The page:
New York State has its own vaccine passport, dubbed the Excelsior Pass. New Yorkers can use the Excelsior Pass if they have been fully vaccinated in New York state and it’s been 14 days or longer since the final shot. They can also use the pass if they had a negative PCR test administered in New York within three days, or took a negative antigen test in New York in the last six hours. The Excelsior Pass is largely expected to be used to reopen large-scale events in New York, such as sporting events and concerts.

Entire countries, such as Iceland, are rolling out vaccine requirements that would allow any traveler who can prove they've been vaccinated to skip quarantine.

The European Union's upcoming Digital Green Certificate will allow citizens of EU member states to move freely around their own country and travel abroad to other countries within the EU.

The Green Certificate will be available for free in digital (with QR code) or paper format. Non-EU member states, such as Iceland, Liechtenstein, Norway and Switzerland, will also use the Green Certificate — but not the United Kingdom. EU countries will be able to link their nations' vaccine records to a central database, according to Reuters. The Green Certificate -- which the EU says is not a vaccine passport -- is expected to be fully rolled out in all member states in June.

Keep your vaccine card safe

(Photo by CHANDAN KHANNA/AFP via Getty Images)

This should go without saying, but you don't want to lose your vaccination card.

“Treat it like you would treat your driver's license or your credit cards or your passport, anything that is high value,” said Steve Swasey, the vice president of communications at Healthline (which is also owned by TPG's parent company, Red Ventures). “Even though it's a low profile, small piece of paper, it’s an extraordinarily high value for you as a person to be able to travel.”

Until there’s a universal verification tool, Swasey says he’ll be wearing a sticker he received after being vaccinated, which he plans to laminate when he hits the road.

The CDC recommends that vaccine administrators record vaccine information in a patient’s medical record. All COVID-19 vaccination providers are required to report data within 72 hours in their state’s immunization system.

So, there will likely be a backup record of your vaccination status somewhere. In the event you do lose your card, it wouldn’t hurt to give the facility that administered your injection a call.

Bottom line

While digital health or vaccine passports are expected to be optional, experts say they will be widely used in the travel industry and at other large gatherings, such as sporting events. That means you'll want to keep your vaccine status or negative COVID-19 results in a safe place, which will make it easier to import them into a health passport or vaccine passport when you're ready to get back out there.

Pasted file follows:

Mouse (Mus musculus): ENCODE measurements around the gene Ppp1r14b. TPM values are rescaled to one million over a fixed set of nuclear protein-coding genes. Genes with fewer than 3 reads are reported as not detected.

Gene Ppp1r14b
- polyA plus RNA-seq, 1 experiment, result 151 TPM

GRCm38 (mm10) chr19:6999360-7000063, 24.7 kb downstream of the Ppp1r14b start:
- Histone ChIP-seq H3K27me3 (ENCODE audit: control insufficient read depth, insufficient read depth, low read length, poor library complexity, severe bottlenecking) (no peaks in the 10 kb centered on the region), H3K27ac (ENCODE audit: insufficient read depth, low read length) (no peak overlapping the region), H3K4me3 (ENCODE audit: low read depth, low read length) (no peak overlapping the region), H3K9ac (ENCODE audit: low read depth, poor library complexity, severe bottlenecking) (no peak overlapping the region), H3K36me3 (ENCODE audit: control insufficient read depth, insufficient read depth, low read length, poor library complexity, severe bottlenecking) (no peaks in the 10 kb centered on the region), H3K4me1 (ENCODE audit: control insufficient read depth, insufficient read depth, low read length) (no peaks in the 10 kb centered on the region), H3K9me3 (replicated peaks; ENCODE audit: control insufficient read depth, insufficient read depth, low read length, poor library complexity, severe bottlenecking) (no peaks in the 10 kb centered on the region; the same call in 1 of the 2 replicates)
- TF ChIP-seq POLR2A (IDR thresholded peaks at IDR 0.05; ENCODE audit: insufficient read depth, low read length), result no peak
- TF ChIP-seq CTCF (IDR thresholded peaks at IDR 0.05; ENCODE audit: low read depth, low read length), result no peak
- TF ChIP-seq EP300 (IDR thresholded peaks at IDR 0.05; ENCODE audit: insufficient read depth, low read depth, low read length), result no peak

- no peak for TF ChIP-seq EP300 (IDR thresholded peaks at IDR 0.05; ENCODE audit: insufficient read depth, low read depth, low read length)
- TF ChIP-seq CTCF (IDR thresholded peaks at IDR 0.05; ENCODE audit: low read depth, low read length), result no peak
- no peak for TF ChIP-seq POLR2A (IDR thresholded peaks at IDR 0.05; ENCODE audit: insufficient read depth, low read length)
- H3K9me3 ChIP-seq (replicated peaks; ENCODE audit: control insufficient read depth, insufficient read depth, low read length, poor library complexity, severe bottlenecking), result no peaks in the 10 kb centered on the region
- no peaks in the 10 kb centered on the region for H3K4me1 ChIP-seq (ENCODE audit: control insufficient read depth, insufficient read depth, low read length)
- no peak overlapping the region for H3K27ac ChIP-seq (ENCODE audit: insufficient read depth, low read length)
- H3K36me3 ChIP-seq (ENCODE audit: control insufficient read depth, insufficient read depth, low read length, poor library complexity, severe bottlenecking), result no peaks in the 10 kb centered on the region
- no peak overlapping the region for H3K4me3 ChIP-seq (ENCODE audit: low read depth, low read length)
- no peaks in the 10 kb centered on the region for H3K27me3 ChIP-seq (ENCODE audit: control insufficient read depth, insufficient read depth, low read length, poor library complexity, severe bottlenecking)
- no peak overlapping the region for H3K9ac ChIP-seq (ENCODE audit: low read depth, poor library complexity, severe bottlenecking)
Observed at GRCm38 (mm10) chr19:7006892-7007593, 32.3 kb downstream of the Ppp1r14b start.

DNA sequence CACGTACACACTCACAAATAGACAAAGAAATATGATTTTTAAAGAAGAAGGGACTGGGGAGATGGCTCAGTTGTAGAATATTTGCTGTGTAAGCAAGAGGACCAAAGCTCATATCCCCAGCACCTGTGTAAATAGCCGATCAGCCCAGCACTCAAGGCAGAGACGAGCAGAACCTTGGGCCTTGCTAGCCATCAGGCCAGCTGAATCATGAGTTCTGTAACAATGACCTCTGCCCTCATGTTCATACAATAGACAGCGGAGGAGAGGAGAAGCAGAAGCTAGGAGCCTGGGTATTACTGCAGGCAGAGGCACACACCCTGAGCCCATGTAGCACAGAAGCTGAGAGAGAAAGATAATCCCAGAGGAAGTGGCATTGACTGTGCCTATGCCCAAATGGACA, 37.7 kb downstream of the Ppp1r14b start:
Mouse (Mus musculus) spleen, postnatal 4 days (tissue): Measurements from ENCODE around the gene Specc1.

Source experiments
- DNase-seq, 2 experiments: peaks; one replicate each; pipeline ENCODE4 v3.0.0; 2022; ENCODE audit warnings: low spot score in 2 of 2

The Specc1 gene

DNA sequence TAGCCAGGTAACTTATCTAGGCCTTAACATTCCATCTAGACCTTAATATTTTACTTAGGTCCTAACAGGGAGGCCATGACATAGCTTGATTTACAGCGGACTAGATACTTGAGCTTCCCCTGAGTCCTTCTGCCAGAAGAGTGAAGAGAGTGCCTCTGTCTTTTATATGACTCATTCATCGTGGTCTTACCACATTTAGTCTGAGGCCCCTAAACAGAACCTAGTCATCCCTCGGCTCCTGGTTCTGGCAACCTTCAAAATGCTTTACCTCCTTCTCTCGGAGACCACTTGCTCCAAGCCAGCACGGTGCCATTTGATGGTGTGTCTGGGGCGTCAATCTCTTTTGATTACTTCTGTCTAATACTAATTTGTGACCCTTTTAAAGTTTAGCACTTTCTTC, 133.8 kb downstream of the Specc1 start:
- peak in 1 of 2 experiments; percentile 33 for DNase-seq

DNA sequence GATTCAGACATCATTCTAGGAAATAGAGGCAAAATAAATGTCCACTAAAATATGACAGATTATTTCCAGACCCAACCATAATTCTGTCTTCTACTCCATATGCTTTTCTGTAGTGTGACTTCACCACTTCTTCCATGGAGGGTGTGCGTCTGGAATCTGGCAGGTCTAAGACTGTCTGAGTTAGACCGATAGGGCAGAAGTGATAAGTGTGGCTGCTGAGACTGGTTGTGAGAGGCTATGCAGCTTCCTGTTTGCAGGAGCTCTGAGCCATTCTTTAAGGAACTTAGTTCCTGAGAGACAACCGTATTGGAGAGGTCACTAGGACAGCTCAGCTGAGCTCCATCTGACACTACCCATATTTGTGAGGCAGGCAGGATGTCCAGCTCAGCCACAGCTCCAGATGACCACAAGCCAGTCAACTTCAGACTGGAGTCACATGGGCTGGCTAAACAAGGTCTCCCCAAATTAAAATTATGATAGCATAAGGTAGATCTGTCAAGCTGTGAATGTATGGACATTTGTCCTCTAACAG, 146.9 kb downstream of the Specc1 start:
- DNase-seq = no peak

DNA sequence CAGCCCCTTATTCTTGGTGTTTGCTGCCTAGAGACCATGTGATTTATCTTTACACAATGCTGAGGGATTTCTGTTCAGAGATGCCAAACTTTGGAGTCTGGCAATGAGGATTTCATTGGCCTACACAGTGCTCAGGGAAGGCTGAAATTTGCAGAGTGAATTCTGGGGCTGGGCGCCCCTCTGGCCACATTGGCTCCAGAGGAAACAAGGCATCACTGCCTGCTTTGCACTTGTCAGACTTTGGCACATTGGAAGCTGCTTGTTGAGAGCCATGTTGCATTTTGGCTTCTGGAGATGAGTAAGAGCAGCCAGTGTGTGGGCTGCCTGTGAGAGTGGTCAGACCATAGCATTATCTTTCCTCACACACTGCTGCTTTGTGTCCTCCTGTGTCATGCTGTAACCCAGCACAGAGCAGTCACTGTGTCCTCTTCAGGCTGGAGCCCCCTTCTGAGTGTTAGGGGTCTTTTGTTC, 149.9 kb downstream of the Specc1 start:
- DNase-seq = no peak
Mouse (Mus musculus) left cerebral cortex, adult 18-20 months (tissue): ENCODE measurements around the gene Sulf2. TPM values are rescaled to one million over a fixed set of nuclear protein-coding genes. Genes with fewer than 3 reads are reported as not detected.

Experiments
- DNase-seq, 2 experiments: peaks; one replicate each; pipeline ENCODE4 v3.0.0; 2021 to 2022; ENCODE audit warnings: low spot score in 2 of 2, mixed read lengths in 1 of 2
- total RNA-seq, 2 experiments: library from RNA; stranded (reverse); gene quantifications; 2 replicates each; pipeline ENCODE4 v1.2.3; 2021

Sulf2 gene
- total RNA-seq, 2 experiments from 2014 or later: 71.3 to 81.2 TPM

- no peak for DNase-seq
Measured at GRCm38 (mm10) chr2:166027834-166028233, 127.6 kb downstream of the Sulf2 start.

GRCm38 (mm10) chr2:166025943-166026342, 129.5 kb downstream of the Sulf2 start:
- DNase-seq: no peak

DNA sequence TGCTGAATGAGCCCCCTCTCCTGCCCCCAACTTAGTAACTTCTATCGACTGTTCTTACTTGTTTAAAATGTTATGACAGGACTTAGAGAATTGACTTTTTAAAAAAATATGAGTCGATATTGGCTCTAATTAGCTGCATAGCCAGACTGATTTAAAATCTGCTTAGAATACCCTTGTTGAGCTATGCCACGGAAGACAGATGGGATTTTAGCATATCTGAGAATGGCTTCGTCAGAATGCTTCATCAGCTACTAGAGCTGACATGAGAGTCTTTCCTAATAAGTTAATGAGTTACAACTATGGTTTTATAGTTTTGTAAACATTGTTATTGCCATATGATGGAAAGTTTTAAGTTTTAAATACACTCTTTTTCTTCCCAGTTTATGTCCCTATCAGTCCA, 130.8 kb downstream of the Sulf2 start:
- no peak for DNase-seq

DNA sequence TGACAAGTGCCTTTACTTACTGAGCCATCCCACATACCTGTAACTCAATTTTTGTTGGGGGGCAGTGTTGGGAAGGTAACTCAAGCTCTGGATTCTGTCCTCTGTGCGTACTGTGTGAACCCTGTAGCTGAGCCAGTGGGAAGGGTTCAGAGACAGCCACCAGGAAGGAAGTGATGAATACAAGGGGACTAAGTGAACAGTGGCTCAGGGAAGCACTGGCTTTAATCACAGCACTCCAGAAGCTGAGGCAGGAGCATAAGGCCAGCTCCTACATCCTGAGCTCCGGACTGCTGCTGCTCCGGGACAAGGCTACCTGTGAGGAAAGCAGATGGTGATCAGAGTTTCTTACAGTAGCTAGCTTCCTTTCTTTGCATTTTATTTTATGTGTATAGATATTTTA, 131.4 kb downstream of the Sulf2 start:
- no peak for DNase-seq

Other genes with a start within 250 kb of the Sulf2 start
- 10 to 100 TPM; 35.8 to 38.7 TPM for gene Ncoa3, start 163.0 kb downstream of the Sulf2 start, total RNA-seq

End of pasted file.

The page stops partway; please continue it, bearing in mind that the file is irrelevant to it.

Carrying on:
Featured image by AFP via Getty Images
Editorial disclaimer: Opinions expressed here are the author’s alone, not those of any bank, credit card issuer, airline or hotel chain, and have not been reviewed, approved or otherwise endorsed by any of these entities.

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Card Rating is based on the opinion of TPG‘s editors and is not influenced by the card issuer.
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Why We Chose It

There’s a lot to love about the Amex Gold card. It’s been a fan favorite during the pandemic because of its fantastic rewards rate on restaurants (that includes takeout and delivery in the U.S.!) and U.S. supermarkets. If you’re hitting the skies soon, you’ll also earn bonus points on travel. Paired with up to $120 in Uber Cash (for U.S. Uber rides or Uber Eats orders) and up to $120 in annual dining statement credits at eligible partners, there’s no reason that the foodie shouldn’t add this card to their wallet. Enrollment required.

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  • Welcome bonus of 60,000 points after spending $4,000 in the first six months.

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  • Weak on travel outside of flights and everyday spending bonus categories.
  • Not as useful for those living outside the U.S.
  • Some may have trouble using Uber/food credits.
  • Few travel perks and protections.